Live Reviews

Tim Bowness – The Prohibition Sessions, Liverpool: Live Review

Tim Bowness – Prohibition Recording Studios, Liverpool – 10th June 2022

tim bowness

After many trips to the Philharmonic Hall and Music Room on Hope Street, with the two cathedrals standing proudly at either end, we found our way to the Prohibition Recording Studios for an evening with Tim Bowness in what’s been termed the Prohibition Sessions. The studio becomes a performance space, seating a lucky handful who’ve collected a friendly greeting, a drink from the handy bar and readied themselves to see the whites of the performer’s eyes. Up close and personal. No one is more than a few feet from the stage area.

It’s an intimate space, quirkily decorated and one that’s perfect for Tim with the subtle and sympathetic backing from Matt Stevens from The Fierce & The Dead on guitar and regular musical compadre Peter Chilvers on keyboards to deliver what was a surprise but very well plotted and cherry picked chronological trip through the Tim Bowness library of work. A legacy that noew runs across several decades andnot only a musical trip as we skirt from Warrington to Bath and Coydon, not forgetting California, Norfolk.

With Tim decked out in his standard striped shirt topped off by a leather biker jacket and welcoming us to “an evening of misery” (tongue firmly in cheek, of course) the musical moods ran the gauntlet from the wispy and reverential to the rarified zones of rock and rumble.

Intimate and relaxed, and a chronological set that took in Bowness musical and geographical journey and evidenced by the false start with the rush of words on the Plenty show opener Never Needing . Alongside Brightest Blue from his album with Richrd Barbieri, Tim was clearly going to dip into as many pots as possible including letting Matt Stevens abandon and semblance of subtlety and freak out with some fuzzy and grungy guitar (with a nod from Tim to the TV feem toon of Roobarb & Custard) on Time Travel In Texas. So much so that it got a second go as a bonus encore.

The most unashamedly love song I’ve written…I think I was ill,” (which could apply to any number of songs…) served as the intro to Watching Over Me as the No Man catalogue was mined and Matt added a sparkly little guitar part. The spectacular tender Wherever There Is Light brought the first set to a sublime finish (and one that’s been on lop ever since) – strangely uplifting after the more experimental outing for the more ominous Days Turn Into Years from his work with Peter Chilvers. A very fine first half that boded well for another set, post leg stretch and bar visit intermission and the solo years and maybe more No Man yet to come.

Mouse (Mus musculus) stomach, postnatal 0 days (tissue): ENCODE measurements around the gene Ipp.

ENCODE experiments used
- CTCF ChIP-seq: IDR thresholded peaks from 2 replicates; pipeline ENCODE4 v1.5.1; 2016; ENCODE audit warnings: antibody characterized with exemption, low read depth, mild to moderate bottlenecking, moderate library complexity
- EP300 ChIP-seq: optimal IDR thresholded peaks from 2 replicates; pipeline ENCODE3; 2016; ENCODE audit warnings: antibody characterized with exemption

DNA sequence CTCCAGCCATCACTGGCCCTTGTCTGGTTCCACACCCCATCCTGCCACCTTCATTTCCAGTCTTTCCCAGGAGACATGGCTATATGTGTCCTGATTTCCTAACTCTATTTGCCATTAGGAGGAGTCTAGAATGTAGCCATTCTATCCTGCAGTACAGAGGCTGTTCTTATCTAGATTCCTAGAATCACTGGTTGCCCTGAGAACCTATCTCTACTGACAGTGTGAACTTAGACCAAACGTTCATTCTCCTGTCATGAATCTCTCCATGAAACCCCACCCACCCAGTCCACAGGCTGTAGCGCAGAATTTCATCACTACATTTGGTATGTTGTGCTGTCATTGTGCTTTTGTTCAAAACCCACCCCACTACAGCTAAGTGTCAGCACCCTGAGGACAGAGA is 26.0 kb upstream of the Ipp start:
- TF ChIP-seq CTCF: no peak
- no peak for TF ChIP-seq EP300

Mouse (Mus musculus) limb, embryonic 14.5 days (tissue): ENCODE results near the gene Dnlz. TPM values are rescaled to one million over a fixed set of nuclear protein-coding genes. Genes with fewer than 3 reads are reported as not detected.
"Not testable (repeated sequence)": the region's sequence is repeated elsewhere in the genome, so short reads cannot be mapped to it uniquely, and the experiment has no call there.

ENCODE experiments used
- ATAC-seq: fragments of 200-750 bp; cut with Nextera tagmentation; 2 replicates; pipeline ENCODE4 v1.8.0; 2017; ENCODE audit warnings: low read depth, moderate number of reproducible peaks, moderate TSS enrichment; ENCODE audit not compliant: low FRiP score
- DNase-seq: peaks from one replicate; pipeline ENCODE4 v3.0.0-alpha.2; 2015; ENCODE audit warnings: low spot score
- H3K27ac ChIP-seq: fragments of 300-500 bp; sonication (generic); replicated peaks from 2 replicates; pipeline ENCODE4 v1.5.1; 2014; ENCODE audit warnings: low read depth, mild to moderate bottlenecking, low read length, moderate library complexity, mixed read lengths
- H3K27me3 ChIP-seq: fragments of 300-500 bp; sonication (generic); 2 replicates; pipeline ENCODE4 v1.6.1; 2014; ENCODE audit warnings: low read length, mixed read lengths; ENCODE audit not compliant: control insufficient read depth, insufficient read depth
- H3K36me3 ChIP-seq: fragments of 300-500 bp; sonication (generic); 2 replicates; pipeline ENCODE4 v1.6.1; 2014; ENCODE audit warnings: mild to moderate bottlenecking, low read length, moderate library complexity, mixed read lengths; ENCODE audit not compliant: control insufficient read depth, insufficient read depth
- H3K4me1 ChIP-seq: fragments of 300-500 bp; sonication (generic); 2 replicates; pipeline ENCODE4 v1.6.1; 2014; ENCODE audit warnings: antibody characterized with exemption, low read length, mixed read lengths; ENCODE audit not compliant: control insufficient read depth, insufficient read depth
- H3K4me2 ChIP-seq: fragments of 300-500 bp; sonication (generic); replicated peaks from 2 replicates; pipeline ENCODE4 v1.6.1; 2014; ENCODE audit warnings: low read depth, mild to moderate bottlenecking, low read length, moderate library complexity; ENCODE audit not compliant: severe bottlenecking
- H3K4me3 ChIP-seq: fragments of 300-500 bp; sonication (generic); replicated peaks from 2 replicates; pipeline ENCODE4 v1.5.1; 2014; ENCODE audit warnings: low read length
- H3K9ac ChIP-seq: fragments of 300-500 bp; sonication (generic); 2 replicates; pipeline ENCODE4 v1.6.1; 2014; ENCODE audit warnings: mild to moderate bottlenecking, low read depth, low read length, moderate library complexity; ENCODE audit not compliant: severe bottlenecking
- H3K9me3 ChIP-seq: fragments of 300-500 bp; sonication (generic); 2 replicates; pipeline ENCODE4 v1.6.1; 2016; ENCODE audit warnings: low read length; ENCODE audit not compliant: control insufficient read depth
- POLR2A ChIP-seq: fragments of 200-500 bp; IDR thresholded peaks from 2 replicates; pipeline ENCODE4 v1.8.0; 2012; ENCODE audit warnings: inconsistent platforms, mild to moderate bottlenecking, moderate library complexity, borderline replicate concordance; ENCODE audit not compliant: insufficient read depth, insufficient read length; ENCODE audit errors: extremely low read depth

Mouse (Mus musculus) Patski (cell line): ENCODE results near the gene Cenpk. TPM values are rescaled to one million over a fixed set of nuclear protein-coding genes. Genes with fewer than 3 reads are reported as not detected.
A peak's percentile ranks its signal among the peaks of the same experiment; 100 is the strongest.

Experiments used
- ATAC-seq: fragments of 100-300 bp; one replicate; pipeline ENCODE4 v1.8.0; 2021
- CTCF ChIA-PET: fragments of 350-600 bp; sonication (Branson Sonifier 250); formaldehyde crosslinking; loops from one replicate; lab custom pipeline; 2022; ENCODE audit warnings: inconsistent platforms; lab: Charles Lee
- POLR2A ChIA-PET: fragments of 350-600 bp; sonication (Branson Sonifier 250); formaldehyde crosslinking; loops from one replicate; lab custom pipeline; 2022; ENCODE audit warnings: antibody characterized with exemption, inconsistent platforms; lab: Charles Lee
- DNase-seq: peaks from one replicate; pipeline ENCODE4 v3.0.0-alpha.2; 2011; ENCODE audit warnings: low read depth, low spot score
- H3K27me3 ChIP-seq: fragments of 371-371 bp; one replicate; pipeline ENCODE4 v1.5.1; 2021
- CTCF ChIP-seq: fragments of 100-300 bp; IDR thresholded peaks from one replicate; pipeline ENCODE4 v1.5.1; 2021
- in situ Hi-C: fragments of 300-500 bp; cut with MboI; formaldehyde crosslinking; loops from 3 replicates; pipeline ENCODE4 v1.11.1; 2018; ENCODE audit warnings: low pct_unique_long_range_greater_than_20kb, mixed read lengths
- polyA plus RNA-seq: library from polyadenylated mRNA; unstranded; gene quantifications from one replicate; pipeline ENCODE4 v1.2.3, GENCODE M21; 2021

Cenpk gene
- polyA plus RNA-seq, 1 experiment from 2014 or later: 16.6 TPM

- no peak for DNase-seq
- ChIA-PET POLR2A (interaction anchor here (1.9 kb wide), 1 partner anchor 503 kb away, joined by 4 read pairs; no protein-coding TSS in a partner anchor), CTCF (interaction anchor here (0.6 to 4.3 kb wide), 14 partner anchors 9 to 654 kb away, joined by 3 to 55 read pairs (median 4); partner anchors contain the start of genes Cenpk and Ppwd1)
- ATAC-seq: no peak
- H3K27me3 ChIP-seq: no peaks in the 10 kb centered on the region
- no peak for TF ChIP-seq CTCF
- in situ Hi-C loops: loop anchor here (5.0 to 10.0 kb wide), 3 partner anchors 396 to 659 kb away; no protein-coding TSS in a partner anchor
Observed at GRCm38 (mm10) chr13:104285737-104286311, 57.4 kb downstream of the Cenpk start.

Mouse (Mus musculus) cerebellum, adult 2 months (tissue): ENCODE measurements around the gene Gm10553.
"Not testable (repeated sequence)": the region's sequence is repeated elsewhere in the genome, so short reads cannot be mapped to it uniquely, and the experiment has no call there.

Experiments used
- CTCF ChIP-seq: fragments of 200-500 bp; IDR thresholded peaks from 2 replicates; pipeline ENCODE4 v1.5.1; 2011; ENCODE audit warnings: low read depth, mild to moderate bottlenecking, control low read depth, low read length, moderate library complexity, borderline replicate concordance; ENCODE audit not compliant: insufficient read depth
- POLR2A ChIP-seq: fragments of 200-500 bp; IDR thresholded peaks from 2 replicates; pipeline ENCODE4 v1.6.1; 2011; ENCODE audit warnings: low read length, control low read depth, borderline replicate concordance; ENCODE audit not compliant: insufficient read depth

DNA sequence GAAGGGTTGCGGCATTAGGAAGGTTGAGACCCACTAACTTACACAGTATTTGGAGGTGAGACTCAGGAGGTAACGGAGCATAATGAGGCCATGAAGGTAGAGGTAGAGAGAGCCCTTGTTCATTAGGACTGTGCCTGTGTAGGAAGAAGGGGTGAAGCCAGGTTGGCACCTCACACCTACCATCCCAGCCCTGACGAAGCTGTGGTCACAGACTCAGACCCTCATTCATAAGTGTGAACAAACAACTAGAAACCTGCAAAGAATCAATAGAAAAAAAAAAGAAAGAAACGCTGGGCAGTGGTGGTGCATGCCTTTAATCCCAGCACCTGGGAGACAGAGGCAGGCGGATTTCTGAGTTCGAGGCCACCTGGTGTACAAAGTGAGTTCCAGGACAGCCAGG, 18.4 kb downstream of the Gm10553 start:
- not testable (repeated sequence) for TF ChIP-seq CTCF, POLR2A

With his new album delayed until August (although we’ve had a preview and it’s a belter), a couple of the more laid back pieces were debuted, showcasing one side of Butterfly Mind – Lost Player and It’s Easier To Love (the “take a breath and let it fade away” line still stuck in my mind for the car journey down) a perfect fit for the sequence. The former combining Richard Jupp’s tumble of toms with some vocal and loop effects. Hard to follow, I know after a sublime take on Rainmark from Flowers At The Scene which followed the perfect set opener The Warm Up Man Forever where Matt scrubbed at his guitar keeping time with the hypnotic beat.

How do you encore after that? One thing is not to try to run the gauntlet of the room and leave the stage, but ask the question to which you know fully well the answer. Things I Want To Tell You and Back When You Were Beautiful – just missing Photographs In Black And White to complete the holy trinity from a personal favourite No Man album. Perfect ending? There can’t have been too many complaints about the career retrospective setlist.

Whether it’s the current solo days, the No Man library of work or his earlier musical ventures, the commonality is the craftsmanship that goes into the composition and arrangements, and how they’re adapted to the Stevens/Chilvers set up – they treat them with respect but offer their own little spin on the pieces.

Fourteen songs done and dusted. And for all the highlights and personal favourites that made the final set, it’s just the tip of the iceberg. All we need now is a second night to take in another couple of sets to fill in the gaps.

Tim Bowness online: Website / Facebook / Twitter / Instagram

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